On the side of the good guys, there are plenty of people out there espousing the importance of an altruistic approach. In The Digital Public Domain: Foundations for an Open Culture the authors argue that the Public Domain — that is, the informational works owned by all of us, be that literature, music, the output of scientific research, educational material or public sector information — is fundamental to a healthy society. Many other publications echo this belief and you can see plenty of evidence of the movement towards open publication. Technology can increasingly help us realise the advantages of an open approach. For example, text mining is something that can potentially bring substantial economic and cultural benefits. It is often associated with biomedical sciences, but it could have great potential across the humanities. A recent JISC report on the Value and Benefits of Text Mining concluded that the current licensing arrangements are a key barrier to unlocking the potential value of text mining to society and enabling researchers to gain maximum benefit from the data. Text mining analyses text using computational methods, and provides the end user with what is most relevant to them. But copyright law works against this principle:
“Current copyright law, however, imposes serious restrictions on text mining, because it involves a range of computerised analytical processes that are not all readily permitted within UK intellectual property law. In order to be ‘mined’, text must be accessed, copied, analysed, annotated and related to existing information and understanding. Even if the user has access rights to the material, making annotated copies can currently be illegal without the permission of the copyright holder.” (JISC report: Value and Benefits of Text Mining)
It is important to think beyond types of data and formats, and engage with the debate about the sort of advances for researchers that we can gain by opening up all types of data; whilst the data may differ, many of the arguments about the benefits of open data apply across the board, in terms of encouraging innovation and the advancement of knowledge.
The battle between open and transparent and the walled garden scenario is played out in many ways. One area is the growth of native apps for mobile devices. It is easy to simply see mobile apps as providing new functionality, and opportunities for innovation, with so many people creating apps for every activity you can think of. But what are the implications of a scenario where you have to enter a ‘silo’ environment in order to do anything, from finding your way to a location to converting measurements from one unit to another, to reading the local news reports? Tim Berners-Lee sees this as one of the main threats to the principle of the Web as a platform with the potential to connect data.
Should we be promoting the open Web? Surely as information professionals we should. This does not mean that there is an imperative to make everything open – we are all aware of the Data Protection Act and there are a whole range of very valid reasons to withhold information. But it is increasingly apparent that we need to be explicit in applying permissions – whether it be explicitly fully open licences, attribution licences or closure periods. Many of the archives described on the Archives Hub have ‘open for consultation’ under Access Conditions. But what does this really mean? What can people really do with the content? Is the content actually ‘open for reuse in any way the end-user deems useful to them’? And specifically, what can they do with digital content, available on the World Wide Web?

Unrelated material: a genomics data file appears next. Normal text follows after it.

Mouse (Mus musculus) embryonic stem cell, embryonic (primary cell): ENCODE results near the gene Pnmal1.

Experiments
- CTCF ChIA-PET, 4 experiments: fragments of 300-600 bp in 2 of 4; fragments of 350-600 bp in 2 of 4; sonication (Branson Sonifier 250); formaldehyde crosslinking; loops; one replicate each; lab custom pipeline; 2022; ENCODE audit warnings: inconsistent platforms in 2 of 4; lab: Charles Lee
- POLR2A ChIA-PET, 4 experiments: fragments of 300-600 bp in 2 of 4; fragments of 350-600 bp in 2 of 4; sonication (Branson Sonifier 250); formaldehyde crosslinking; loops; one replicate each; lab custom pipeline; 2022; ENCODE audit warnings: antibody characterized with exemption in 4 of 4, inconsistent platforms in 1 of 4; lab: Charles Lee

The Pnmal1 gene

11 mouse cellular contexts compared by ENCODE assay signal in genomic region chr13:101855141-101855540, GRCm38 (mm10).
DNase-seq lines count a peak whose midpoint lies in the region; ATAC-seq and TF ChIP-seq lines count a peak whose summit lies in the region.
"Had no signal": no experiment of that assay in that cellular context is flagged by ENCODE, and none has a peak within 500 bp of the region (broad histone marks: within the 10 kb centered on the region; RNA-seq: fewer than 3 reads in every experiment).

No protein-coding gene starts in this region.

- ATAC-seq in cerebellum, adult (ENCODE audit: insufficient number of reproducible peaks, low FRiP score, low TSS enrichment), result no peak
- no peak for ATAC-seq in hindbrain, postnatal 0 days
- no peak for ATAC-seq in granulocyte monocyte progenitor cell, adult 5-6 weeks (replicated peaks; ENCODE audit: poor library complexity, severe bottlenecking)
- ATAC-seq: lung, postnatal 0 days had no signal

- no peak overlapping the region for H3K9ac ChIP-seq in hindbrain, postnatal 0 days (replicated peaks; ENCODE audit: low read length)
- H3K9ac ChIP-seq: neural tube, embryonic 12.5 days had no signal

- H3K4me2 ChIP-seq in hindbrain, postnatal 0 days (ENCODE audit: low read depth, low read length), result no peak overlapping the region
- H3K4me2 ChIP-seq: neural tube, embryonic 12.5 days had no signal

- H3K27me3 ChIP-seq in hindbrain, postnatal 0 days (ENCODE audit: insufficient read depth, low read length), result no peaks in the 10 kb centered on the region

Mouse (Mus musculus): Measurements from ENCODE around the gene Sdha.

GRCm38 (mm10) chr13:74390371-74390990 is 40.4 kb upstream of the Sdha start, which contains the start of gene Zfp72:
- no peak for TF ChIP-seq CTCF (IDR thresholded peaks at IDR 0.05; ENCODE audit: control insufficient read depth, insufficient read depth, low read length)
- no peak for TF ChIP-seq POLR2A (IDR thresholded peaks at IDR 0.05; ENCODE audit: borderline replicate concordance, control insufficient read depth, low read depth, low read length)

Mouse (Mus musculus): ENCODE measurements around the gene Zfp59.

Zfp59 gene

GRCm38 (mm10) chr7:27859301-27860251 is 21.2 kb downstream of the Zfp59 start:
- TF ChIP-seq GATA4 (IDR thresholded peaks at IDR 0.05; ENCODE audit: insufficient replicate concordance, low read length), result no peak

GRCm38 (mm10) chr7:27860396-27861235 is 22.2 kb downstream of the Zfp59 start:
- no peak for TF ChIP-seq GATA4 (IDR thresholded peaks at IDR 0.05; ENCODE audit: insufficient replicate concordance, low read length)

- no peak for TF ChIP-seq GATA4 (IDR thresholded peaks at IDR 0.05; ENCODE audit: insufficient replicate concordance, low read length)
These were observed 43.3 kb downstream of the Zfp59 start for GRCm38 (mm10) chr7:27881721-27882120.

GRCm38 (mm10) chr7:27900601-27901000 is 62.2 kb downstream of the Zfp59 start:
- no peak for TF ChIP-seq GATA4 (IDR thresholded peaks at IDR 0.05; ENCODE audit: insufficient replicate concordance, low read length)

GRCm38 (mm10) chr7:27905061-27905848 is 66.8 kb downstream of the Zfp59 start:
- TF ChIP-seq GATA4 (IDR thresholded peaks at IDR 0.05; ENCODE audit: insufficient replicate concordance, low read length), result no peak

We need to be aware of the open data agenda and the threats and opportunities presented to us. We have the same kind of tensions within our own world in terms of what we need to protect, both for preservation reasons and for reasons of IPR and commercial advantage, but we want to make archives as open and available as possible and we need to understand what this means in the context of the digital, online world. The question is, whether we want to encourage innovation, what Zittrain calls a ‘generative’ approach. This means enabling programmers to take hold of what you can provide and working with it, as well as encouraging reuse by end users. But it also means taking a risk with security, because making things open inevitably makes them more open to abuse.
People’s experiences with the Internet are shaped by the devices they use to access it. And, similarly, their experiences of archives are shaped by the ways that we choose to enable access. In the same way that a revolution started when computers were made available that could potentially run software that was not available at the time they were built, so we should think about enabling innovation with our data that we may not envisage at present, not trying to determine user behaviour but relishing the idea of the unknown. This raises the question of whether we facilitate this by simply putting the data out as it is, even if it is somewhat unstructured, making it as open as possible, or whether we should try to clean up data, and make it more rigorous, more consistent and more structured, with the purpose of facilitating flexible use of the data, enabling people to use and present it in other ways. But maybe that is another story…
In a way, the early development of the Internet has been an unexpected journey. Innovation has been encouraged because a group of computer scientists did not want to control or to ensure maximum commercial success. It was an altruistic approach; and it may not have turned out that way. Maybe the PC was an unlikely success story in business, where a stable, supported, predictable solution might have been favoured, where companies did not need skills in-house. Both Microsoft and Apple made their computers’ operating systems open for third-party software development, so even if there was a sense of monopoly, there was still a basic ethos of anyone being able to write for the PC.